For those who measure the progress of city governments by the development of their planning function, Newark in 1960 would be just emerging from the Dark Ages. In the 1920s and 1930s efforts to promote planned growth in Newark resulted only in a few study groups and abortive, temporary committees. Not until 1943, after almost "300 years of haphazard growth," did the City create a Central Planning Board (CPB) with some permanence, and not until 1955 did Newark hire a professional city planner. Thus, the professional planners and the laymen on CPB arrived late on the urban renewal scene and found a well-established renewal structure. Indeed, they arrived even later and found an even more imposing structure than the civic leaders had found. The planners' choice has been either to come to terms with the system and carve out some niche there for themselves or to denounce the system and seek a restructuring of renewal politics around a central planning office.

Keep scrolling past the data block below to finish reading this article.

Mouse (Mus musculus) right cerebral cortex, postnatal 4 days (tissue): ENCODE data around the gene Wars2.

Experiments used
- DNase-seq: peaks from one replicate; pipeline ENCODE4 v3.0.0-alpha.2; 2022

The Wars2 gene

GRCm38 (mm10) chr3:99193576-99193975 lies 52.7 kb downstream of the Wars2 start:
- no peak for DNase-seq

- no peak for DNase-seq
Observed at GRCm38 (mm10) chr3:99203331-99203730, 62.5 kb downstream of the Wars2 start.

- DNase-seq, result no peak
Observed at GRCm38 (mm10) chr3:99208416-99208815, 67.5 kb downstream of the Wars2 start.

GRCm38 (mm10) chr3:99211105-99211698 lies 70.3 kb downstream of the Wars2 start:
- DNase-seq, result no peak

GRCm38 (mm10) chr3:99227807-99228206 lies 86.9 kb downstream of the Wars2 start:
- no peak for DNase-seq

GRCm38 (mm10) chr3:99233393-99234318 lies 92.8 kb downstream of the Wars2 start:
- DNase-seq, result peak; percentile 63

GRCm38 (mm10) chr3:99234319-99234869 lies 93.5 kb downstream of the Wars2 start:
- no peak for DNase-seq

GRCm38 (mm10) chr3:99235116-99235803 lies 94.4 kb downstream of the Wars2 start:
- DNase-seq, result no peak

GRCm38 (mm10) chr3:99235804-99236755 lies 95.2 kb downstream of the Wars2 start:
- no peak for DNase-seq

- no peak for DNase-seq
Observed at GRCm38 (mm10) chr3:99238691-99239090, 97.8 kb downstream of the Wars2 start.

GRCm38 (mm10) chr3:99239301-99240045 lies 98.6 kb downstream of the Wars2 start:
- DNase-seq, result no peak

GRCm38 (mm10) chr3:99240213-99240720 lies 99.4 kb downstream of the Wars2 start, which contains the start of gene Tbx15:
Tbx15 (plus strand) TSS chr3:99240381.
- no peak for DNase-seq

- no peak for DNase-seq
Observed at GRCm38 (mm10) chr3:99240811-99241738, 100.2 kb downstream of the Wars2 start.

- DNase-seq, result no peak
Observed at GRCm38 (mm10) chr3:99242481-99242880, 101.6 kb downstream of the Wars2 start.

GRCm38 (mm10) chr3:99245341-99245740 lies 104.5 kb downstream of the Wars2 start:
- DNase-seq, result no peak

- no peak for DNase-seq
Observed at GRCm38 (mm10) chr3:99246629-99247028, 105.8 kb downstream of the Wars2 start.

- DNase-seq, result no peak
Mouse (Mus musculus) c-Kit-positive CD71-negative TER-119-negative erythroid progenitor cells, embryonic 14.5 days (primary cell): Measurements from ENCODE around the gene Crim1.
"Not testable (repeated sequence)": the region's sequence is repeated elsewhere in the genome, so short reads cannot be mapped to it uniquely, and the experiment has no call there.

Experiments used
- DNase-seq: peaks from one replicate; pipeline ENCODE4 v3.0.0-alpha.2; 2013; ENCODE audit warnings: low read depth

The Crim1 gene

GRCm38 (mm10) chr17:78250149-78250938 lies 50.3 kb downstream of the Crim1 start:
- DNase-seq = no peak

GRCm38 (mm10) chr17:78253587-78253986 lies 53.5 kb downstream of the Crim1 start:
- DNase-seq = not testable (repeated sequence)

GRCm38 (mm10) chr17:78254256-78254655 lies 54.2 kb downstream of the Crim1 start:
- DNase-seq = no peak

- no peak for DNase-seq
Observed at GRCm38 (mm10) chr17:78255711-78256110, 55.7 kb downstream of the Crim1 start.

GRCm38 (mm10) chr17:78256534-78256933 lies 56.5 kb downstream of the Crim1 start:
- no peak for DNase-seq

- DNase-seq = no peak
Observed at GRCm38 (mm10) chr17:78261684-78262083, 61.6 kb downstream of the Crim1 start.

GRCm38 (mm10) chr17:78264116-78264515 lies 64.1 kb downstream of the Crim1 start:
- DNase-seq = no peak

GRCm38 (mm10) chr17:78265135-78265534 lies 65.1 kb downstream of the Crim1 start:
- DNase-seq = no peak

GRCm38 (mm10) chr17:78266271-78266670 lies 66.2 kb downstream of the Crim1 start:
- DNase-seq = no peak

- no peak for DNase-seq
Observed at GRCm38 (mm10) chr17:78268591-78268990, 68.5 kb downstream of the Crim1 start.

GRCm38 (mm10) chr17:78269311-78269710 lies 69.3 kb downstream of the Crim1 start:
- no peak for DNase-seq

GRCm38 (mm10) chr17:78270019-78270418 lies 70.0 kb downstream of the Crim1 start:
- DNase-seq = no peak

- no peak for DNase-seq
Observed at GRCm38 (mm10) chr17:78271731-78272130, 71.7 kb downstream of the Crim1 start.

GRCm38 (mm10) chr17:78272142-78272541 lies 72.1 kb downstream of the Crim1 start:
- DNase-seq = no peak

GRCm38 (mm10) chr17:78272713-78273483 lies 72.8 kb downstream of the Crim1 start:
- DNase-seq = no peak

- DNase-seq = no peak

In June, 1943, the Board of City Commissioners, acting under the terms of the New Jersey Municipal Planning Act, created the Central Planning Board to prepare a master plan for Newark's future development. 1 Under the terms of the state act any body designated by a local government as its official planning agency was to consist of six lay citizens and three City officials serving ex officio.
After four years of study Harland Bartholomew and Associates submitted a Master Plan urging a twenty-five-year, $300-million capital expenditure program to reverse the pattern of encroaching blight, soaring tax rates, and departing businesses. Bartholomew